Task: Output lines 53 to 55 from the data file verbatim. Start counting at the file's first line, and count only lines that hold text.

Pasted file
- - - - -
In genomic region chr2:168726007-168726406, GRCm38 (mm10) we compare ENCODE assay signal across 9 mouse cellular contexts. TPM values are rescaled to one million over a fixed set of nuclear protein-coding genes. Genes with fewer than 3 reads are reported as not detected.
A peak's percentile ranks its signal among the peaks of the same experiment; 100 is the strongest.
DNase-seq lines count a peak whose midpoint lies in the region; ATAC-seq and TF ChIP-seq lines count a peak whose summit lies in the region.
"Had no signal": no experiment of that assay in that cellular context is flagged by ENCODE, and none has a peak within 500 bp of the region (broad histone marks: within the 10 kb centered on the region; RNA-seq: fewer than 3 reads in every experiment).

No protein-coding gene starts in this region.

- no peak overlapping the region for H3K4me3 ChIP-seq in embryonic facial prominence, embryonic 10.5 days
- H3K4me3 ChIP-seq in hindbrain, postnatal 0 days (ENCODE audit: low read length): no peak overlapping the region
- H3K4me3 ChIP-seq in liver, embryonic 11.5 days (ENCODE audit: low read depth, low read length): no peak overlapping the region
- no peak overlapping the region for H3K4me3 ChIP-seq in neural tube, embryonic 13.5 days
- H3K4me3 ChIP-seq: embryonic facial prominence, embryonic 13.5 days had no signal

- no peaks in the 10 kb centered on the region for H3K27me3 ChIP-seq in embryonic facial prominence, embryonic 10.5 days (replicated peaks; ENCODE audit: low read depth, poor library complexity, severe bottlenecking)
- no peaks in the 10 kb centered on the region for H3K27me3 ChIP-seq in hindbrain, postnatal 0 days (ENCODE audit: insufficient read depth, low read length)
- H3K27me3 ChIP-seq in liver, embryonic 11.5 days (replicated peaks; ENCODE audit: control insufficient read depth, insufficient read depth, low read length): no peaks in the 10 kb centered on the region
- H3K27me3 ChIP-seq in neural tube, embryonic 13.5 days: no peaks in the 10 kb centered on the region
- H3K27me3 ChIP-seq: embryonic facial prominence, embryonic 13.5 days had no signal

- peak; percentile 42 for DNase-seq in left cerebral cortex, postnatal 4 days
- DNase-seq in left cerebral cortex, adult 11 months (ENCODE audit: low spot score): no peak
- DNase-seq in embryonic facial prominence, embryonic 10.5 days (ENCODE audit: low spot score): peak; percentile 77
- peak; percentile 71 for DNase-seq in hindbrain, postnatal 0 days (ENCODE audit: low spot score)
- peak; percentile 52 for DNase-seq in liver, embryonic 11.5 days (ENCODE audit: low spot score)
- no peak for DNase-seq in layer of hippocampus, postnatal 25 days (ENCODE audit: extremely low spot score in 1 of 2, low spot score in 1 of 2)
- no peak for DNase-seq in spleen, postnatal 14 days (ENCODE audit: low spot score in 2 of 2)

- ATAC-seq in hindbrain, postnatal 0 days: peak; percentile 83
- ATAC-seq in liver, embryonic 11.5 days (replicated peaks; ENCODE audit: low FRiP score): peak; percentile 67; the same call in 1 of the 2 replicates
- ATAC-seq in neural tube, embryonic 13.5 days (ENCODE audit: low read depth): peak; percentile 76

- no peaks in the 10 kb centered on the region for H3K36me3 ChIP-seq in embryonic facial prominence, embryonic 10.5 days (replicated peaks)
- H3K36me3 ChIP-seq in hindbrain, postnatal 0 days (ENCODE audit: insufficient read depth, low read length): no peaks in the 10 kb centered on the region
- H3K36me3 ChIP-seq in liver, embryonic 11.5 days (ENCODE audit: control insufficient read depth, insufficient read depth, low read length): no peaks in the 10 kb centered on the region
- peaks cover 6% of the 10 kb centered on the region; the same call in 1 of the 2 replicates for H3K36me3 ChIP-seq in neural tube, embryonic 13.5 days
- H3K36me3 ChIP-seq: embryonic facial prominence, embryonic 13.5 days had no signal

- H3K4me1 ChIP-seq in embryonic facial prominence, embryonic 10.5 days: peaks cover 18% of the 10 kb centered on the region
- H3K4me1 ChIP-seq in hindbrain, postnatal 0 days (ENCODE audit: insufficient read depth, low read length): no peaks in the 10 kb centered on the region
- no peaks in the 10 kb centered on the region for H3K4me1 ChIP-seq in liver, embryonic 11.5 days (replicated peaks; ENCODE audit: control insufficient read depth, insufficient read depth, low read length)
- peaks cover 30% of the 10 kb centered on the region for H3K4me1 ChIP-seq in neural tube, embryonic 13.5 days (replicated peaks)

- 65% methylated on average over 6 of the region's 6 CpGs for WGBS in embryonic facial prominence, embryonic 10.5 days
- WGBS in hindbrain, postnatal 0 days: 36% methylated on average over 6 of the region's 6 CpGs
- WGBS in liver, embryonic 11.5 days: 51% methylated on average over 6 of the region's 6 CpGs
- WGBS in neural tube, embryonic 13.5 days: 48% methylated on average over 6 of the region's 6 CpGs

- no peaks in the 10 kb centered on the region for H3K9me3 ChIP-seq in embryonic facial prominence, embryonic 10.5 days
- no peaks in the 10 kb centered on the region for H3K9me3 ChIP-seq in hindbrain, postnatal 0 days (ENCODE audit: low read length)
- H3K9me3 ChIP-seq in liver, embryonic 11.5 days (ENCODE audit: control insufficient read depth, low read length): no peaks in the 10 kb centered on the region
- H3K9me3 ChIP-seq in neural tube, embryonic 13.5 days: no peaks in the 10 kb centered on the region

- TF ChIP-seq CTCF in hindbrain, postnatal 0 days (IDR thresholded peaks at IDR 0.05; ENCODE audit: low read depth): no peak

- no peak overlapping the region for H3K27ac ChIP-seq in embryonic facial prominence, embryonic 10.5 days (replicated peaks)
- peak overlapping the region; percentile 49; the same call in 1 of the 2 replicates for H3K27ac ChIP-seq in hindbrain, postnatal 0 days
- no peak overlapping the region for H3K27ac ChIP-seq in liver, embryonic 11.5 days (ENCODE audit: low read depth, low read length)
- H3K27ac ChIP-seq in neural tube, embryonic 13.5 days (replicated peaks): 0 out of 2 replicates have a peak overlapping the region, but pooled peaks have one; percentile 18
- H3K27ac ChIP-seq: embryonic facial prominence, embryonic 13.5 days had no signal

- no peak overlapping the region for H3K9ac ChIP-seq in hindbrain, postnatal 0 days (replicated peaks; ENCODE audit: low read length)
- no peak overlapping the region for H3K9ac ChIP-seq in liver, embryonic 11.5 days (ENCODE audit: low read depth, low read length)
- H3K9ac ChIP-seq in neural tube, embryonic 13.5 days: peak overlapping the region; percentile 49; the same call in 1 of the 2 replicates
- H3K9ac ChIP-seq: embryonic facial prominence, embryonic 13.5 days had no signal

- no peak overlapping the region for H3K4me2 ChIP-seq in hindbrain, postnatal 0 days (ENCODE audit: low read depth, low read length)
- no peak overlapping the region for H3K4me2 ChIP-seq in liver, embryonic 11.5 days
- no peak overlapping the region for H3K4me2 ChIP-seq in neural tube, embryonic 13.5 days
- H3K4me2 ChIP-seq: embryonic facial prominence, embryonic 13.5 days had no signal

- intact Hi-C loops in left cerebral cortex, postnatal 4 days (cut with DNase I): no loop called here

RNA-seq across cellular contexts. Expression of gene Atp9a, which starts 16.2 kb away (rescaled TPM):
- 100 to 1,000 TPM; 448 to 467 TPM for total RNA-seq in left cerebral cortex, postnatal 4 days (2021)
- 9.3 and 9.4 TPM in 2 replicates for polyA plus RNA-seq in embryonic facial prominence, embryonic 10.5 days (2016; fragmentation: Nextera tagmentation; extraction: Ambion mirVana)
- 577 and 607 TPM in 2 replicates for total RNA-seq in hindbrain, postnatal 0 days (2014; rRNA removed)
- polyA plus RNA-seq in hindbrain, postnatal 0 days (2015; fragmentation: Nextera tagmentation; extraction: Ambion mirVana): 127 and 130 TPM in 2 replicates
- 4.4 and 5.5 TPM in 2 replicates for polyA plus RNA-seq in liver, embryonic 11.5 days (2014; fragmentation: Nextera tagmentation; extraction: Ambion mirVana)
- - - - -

- no peak overlapping the region for H3K4me2 ChIP-seq in hindbrain, postnatal 0 days (ENCODE audit: low read depth, low read length)
- no peak overlapping the region for H3K4me2 ChIP-seq in liver, embryonic 11.5 days
- no peak overlapping the region for H3K4me2 ChIP-seq in neural tube, embryonic 13.5 days